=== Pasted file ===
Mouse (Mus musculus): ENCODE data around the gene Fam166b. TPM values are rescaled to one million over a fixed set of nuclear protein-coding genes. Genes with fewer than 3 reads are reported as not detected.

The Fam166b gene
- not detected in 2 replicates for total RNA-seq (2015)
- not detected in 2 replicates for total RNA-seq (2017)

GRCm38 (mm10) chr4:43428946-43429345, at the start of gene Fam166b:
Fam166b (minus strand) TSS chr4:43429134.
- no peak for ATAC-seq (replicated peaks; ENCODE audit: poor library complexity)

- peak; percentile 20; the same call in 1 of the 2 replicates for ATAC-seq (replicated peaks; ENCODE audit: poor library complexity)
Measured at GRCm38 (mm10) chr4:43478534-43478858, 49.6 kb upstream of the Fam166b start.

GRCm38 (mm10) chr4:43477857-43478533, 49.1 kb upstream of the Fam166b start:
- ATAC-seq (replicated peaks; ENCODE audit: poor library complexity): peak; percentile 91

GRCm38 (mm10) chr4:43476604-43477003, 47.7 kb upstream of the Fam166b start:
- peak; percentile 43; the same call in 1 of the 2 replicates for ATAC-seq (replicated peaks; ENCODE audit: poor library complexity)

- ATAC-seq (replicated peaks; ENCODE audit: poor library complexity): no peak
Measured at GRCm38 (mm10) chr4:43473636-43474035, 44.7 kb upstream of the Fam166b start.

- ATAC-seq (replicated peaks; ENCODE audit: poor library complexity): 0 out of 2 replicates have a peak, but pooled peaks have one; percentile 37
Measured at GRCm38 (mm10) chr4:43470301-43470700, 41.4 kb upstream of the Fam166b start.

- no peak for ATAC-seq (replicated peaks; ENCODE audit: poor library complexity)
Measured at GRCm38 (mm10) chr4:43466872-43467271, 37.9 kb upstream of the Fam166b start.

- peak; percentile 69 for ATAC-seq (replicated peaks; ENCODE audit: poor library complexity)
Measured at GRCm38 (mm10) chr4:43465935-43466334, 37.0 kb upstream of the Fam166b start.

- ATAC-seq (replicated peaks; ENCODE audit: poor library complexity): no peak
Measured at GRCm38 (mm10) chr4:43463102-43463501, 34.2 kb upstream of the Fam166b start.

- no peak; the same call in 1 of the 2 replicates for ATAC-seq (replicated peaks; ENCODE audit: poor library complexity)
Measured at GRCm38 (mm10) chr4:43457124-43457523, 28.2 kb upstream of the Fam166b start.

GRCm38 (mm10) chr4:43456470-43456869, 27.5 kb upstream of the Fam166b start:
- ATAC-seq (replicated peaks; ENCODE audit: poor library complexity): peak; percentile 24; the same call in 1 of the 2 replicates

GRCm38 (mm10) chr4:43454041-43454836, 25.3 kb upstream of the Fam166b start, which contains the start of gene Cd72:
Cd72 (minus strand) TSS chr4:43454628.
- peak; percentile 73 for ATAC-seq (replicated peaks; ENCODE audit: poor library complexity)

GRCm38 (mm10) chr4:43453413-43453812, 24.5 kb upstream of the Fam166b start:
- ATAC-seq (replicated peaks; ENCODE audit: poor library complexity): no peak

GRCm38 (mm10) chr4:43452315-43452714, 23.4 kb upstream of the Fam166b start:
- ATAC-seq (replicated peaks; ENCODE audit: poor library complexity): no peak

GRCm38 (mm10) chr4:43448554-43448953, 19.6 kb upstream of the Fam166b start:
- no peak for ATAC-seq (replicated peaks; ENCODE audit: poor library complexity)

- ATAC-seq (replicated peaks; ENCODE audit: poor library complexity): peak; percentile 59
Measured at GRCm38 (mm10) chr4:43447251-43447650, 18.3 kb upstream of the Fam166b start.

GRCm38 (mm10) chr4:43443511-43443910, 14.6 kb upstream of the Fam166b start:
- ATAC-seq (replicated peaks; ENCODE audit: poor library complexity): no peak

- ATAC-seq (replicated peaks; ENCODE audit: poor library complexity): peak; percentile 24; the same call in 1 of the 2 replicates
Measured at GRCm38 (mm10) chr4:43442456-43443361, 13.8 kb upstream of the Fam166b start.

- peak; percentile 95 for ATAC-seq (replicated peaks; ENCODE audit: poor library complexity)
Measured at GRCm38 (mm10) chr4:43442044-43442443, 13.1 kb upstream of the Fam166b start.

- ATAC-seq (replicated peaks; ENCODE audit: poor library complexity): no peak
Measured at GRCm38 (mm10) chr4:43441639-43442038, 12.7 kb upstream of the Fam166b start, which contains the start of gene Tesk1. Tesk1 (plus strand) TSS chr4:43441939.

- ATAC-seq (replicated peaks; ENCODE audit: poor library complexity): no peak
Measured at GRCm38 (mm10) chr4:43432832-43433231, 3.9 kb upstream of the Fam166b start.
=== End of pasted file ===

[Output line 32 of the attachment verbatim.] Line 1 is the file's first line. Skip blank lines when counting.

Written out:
- ATAC-seq (replicated peaks; ENCODE audit: poor library complexity): no peak